We’re no strangers to living off of minimal sleep. We’re sure that as students, you’re also familiar with this. A lot of us try to cram in a nice eight to nine hours of sleep in about five to six hours (or less) during peak assignment or exam periods. Unfortunately, unlike exam prep, cramming sleep doesn’t work the same.
At the start of every year, when things get busy, we find our sleep schedules creeping later and later into the night. It doesn’t help that we have no time to take a breather and do things for ourselves—our work and studies consume the greater part of our days.
So, at the end of the day, despite being tired, we find ourselves staying up just a couple hours more (even though it’s already 11pm and we said we’d have an early night) to watch a few episodes of that new Netflix show, to read another chapter of a book, listen to a podcast, or play a bit of a video game that just came out. Except “just one last one” always turns into a lot more.
This is the revenge bedtime procrastination phenomenon. You put off going to sleep to do the things that you didn’t have time to do during the day. Sucks, right? Looks like we procrastinate a lot more than just doing our assignments. But the thing is, as tempting as it is to do that every night, it leads to sleep deprivation the next morning—and the morning after that, and every morning after that if we continually procrastinate sleep.
Often when we think about health, sleep is somehow left off the list. But what some of us don’t realise is that cutting back sleep has really bad consequences on the other areas of our health. We’re easily irritated, we’re already mentally drained after waking up, and we have no physical energy to carry us to the end of the day.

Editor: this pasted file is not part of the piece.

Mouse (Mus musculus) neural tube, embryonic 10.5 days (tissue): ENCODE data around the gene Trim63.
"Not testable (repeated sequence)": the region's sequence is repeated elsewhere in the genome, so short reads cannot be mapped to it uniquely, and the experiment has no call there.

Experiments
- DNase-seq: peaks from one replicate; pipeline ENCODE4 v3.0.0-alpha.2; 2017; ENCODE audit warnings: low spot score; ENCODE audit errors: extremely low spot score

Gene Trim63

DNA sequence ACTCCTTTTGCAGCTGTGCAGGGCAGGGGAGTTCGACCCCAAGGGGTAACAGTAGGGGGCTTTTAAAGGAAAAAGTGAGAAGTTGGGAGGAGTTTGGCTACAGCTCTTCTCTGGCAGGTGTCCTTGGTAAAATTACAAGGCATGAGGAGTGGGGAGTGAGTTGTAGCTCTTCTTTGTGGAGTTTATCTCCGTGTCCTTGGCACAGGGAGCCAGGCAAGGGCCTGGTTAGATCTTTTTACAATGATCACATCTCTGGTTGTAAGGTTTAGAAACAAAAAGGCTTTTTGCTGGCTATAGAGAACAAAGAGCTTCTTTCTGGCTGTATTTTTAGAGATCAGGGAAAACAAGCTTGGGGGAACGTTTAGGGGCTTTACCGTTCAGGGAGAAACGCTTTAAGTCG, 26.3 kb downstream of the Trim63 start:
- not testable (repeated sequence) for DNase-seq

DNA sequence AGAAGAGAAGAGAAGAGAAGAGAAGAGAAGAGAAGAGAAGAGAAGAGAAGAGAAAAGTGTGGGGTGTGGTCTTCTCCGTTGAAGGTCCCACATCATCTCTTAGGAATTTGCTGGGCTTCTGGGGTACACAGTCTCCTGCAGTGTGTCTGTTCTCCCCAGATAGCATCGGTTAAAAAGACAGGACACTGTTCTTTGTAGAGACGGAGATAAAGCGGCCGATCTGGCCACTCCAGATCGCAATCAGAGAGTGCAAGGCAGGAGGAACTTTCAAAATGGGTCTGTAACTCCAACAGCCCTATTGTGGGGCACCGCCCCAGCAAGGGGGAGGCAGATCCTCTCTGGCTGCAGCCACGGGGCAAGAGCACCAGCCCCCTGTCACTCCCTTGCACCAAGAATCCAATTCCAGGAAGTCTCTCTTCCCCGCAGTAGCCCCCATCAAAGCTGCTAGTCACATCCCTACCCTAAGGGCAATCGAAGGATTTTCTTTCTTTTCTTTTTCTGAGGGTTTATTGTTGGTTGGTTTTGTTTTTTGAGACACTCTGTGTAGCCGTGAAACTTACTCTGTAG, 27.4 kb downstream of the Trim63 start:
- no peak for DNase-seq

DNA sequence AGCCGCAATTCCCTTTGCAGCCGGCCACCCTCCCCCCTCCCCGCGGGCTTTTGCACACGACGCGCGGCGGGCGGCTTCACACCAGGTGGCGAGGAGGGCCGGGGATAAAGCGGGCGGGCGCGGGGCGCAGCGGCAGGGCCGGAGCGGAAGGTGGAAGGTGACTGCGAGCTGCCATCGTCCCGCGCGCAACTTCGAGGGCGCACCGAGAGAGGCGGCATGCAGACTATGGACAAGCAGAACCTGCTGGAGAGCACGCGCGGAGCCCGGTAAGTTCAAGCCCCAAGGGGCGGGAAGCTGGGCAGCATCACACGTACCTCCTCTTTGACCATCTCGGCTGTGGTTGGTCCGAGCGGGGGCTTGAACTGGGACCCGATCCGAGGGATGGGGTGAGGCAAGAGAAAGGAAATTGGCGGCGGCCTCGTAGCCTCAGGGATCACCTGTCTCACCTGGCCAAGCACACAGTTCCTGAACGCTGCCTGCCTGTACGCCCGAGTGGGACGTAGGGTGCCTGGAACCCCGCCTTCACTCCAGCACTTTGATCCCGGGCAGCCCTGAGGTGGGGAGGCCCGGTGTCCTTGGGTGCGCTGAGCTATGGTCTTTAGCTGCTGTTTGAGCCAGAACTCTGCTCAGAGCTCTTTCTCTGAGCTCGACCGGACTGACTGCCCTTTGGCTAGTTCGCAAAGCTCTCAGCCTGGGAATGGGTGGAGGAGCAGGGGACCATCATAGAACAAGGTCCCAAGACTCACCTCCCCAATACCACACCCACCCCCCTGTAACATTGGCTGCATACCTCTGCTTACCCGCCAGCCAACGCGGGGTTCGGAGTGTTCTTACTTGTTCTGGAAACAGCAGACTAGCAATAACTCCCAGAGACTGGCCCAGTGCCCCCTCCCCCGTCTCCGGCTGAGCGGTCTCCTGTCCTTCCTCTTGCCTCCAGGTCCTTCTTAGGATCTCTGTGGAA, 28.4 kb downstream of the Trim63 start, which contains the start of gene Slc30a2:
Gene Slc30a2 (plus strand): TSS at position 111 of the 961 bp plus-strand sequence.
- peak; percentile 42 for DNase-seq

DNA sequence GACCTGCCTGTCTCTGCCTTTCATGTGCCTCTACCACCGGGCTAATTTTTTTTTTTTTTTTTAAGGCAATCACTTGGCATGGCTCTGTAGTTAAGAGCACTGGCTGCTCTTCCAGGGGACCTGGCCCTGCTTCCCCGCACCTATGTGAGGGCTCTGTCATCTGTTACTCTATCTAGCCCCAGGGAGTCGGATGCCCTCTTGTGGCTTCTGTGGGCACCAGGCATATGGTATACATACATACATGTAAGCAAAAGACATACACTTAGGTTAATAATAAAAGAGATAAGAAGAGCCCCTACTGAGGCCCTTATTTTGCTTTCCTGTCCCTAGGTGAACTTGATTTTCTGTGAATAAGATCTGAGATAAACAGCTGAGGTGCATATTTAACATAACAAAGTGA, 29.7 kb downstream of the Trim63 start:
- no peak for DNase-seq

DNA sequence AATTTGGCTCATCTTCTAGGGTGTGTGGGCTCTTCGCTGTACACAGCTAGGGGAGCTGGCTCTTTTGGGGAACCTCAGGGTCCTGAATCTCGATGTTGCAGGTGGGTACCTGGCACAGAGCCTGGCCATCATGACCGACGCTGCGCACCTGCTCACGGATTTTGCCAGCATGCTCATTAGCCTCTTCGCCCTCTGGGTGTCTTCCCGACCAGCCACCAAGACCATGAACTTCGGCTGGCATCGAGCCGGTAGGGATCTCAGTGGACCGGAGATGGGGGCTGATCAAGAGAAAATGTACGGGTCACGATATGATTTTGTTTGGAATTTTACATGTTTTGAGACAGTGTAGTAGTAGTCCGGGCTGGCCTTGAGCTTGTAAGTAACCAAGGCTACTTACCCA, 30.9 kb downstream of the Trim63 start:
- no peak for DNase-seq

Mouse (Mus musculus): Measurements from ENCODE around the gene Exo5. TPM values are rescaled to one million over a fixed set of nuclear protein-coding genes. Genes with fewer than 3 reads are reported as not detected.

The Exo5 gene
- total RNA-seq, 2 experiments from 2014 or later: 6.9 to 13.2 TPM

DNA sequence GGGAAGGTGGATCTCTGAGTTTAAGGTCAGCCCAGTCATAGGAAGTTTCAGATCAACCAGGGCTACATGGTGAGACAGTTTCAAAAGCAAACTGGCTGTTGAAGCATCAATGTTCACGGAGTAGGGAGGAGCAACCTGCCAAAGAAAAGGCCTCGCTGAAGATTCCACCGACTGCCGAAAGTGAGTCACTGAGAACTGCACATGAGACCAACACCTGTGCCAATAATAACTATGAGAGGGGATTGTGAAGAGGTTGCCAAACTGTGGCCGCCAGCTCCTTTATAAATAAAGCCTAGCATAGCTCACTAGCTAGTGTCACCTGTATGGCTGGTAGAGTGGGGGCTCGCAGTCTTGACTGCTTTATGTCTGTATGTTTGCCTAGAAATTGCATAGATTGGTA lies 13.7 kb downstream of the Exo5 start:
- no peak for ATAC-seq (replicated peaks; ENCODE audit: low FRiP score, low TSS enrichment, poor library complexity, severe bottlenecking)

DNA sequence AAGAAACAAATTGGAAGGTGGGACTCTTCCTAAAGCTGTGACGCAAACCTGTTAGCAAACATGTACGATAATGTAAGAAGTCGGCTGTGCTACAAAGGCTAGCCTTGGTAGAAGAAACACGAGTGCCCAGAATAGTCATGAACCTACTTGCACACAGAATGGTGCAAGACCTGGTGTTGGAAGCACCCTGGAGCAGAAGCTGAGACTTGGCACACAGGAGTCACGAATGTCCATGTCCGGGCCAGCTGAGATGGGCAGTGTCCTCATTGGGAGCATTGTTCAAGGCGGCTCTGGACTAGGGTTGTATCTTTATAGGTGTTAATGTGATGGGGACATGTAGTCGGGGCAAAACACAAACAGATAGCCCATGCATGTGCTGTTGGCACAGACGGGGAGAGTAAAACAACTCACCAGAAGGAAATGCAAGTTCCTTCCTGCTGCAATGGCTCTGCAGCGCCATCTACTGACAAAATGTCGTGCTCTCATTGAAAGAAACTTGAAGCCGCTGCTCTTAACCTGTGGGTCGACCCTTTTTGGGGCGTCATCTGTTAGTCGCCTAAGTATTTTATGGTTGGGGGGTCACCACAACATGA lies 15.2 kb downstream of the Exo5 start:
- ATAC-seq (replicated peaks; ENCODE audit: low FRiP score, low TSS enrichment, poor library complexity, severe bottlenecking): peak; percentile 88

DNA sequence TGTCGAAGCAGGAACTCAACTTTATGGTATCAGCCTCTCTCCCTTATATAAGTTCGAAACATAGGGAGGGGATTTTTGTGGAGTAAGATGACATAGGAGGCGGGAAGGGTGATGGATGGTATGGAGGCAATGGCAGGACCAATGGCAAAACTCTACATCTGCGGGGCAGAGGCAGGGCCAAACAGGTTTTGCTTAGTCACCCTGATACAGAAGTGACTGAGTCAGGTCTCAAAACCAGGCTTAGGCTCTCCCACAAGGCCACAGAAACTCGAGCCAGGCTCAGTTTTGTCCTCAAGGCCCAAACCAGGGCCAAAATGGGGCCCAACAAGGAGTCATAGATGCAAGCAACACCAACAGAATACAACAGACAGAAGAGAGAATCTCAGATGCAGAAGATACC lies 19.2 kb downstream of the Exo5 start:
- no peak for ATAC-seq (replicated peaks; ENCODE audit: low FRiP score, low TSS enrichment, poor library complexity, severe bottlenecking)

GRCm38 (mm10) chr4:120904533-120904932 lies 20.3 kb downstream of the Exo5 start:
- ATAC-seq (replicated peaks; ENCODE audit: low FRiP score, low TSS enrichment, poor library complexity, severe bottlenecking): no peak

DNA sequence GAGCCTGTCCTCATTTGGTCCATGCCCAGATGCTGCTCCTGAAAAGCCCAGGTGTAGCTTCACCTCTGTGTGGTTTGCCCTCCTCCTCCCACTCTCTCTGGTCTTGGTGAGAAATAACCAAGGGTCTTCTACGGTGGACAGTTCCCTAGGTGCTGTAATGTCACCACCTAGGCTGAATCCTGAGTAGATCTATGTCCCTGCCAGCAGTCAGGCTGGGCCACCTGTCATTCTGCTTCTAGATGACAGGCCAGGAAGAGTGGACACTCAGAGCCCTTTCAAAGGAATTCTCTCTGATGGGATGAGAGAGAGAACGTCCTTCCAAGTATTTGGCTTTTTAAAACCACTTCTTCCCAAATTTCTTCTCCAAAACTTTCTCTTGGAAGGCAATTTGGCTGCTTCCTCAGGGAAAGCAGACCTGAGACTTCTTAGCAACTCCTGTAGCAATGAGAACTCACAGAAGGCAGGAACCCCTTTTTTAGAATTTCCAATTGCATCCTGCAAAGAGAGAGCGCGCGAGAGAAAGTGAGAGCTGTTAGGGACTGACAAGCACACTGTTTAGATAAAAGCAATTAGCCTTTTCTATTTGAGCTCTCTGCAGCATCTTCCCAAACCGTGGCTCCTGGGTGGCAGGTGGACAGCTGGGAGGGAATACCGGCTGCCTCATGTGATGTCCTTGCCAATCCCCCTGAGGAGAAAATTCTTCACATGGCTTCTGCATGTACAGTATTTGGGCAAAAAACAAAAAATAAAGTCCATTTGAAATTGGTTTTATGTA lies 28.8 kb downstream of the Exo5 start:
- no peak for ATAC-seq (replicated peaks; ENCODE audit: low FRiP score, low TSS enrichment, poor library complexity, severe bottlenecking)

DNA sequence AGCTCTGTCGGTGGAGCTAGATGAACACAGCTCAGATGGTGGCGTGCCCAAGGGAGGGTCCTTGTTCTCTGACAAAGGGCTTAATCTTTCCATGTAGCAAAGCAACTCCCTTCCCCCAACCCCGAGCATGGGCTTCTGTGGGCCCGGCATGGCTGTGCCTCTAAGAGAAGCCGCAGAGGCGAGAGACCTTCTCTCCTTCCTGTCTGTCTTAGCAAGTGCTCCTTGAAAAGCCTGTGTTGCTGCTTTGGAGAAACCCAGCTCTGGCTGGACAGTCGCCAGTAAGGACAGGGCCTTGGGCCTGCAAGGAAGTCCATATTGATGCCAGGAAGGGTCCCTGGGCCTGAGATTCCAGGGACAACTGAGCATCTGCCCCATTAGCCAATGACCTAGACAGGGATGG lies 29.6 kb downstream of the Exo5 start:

There’s no denying that sleep is important, but we’re not here to judge. Health is a nebulous concept, after all. We don’t have an answer to resolving revenge bedtime procrastination (except maybe trying to break it every now and then?) because sometimes being irritable and tired is a fair trade-off for that precious alone time—to an extent, of course. Because you know what else makes us cranky? 12 straight hours of work and seven hours of sleep on repeat. Maybe the real issue is a world that seems to make it impossible to be truly ‘healthy’. Because why do we always seem to be sacrificing some aspect of our mental, physical, or emotional health to get everything done?
If there’s one thing we’ve learned, it’s that health is holistic and looks different for everyone. Sometimes, health looks like watching your favourite movie, having a big phat cry, and three servings of fries. Sometimes health looks like staying up and having a bitch session with your bestie. Sometimes it looks like going to bed early. Only you know what your mind and body needs. So, here’s just a gentle reminder to pay attention to what you need. For us, that’s sleep.
Flora Xie (she/her) and Naomii Seah (she/her).